Addressing a news conference in Brussels ahead of the meetings of NATO Defense Ministers, Stoltenberg said the alliance would boost its presence “to help the Afghans break the stalemate, to send a clear message to Taliban to the insurgents that they will not win on the battleground”.
“At least twenty-eight Allies and partners are increasing their troop contributions to our training mission in Afghanistan,” he said. “We are aiming to have close to 16,000 personnel there this year. Up from around 13,000 last year.”
“This is a clear sign of our continued commitment to Afghanistan’s security,” he added.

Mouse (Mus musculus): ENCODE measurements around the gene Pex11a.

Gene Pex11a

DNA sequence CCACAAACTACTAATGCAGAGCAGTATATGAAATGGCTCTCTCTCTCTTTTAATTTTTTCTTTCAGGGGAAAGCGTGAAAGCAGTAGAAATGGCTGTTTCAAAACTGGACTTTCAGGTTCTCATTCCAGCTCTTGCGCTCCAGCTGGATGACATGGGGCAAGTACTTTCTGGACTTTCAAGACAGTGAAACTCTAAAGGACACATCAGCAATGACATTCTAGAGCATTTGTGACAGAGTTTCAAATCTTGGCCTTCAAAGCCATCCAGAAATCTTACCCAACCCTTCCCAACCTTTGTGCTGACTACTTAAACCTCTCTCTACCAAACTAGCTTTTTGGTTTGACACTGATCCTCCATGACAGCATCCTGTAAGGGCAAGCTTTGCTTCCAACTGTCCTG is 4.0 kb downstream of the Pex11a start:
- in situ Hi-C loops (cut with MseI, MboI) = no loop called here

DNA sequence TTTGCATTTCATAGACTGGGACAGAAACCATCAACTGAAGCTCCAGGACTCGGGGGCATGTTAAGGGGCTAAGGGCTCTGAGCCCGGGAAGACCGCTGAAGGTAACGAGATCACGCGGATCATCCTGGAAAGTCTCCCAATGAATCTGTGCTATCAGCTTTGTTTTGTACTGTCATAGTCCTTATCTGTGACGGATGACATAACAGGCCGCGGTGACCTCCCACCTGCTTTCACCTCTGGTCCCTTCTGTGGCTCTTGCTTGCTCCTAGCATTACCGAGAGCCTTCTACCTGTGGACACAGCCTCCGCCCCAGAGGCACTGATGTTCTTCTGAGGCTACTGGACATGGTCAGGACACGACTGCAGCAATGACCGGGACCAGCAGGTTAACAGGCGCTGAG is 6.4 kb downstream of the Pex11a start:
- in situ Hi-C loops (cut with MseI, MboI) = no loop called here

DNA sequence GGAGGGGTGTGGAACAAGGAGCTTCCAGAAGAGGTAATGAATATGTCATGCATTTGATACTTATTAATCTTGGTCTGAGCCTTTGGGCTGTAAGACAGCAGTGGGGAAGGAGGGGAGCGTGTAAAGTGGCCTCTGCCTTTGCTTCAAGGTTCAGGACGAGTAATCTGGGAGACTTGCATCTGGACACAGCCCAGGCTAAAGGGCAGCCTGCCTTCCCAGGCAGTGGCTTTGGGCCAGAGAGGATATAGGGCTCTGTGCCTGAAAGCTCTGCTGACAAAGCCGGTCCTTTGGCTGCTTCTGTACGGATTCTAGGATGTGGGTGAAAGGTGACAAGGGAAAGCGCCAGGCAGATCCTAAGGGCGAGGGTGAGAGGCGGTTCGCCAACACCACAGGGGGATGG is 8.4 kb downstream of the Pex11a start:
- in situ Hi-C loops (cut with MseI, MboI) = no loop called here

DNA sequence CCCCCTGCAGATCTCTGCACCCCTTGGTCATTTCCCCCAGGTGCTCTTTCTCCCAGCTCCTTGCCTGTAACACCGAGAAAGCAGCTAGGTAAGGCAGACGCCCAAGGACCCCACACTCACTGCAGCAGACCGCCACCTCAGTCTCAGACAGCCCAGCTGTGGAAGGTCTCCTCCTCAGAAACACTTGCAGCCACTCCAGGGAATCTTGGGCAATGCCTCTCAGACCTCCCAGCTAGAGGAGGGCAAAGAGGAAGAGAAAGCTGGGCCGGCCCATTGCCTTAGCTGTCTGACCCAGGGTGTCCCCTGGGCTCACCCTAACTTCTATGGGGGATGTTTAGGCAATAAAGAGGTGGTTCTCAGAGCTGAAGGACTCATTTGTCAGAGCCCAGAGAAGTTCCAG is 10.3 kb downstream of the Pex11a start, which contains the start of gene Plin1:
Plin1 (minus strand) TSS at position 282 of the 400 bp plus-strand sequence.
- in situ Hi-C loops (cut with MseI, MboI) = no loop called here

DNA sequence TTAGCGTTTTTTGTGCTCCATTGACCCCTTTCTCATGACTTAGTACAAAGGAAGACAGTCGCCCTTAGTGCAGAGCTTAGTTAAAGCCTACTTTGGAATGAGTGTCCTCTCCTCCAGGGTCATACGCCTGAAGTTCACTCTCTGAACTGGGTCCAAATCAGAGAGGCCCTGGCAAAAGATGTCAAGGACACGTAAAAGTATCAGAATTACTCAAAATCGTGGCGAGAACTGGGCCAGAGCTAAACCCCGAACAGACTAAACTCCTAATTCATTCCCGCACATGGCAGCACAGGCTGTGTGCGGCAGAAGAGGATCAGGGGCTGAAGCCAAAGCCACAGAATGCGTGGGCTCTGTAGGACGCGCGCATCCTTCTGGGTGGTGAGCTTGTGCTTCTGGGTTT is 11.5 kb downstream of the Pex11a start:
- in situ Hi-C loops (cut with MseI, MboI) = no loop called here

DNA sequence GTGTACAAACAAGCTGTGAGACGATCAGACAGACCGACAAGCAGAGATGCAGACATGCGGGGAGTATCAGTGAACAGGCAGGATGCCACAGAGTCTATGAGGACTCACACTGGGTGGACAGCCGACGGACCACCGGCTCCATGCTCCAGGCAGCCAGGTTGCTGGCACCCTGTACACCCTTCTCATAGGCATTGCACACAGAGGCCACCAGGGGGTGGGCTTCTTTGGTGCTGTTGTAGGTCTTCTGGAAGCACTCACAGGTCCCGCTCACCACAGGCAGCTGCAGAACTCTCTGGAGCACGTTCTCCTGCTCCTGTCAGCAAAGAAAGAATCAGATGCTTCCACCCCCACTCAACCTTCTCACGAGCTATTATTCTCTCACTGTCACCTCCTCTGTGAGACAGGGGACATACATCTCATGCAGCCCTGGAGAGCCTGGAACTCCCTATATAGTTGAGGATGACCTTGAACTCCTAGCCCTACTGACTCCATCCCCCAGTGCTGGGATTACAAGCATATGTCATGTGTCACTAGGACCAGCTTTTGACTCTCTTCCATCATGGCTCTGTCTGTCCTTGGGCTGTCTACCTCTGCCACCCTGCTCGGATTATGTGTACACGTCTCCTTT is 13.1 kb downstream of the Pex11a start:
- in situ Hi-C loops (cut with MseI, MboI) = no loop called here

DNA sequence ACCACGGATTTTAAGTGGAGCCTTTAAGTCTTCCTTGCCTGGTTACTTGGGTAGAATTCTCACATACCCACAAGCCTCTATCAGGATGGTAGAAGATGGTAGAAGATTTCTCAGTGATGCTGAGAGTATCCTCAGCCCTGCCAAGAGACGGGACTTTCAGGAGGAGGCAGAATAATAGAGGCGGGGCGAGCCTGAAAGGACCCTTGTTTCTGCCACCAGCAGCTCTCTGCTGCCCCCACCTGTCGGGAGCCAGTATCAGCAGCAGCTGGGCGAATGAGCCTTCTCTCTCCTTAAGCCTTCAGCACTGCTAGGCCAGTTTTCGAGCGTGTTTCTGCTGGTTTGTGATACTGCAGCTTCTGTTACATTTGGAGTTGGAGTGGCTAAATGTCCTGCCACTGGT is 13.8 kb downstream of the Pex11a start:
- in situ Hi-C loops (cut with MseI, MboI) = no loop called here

However, Stoltenberg insisted there would be no return to combat operations.
“We are focusing on training the Afghan special operations forces, which have proven so key in the fight against the insurgents,” he said.
This comes as U.S. President Donald Trump announced his new Afghanistan strategy in August, reversing his previous position advocating U.S. withdrawal after military leaders convinced him that pulling out of America’s longest war would be worse than remaining.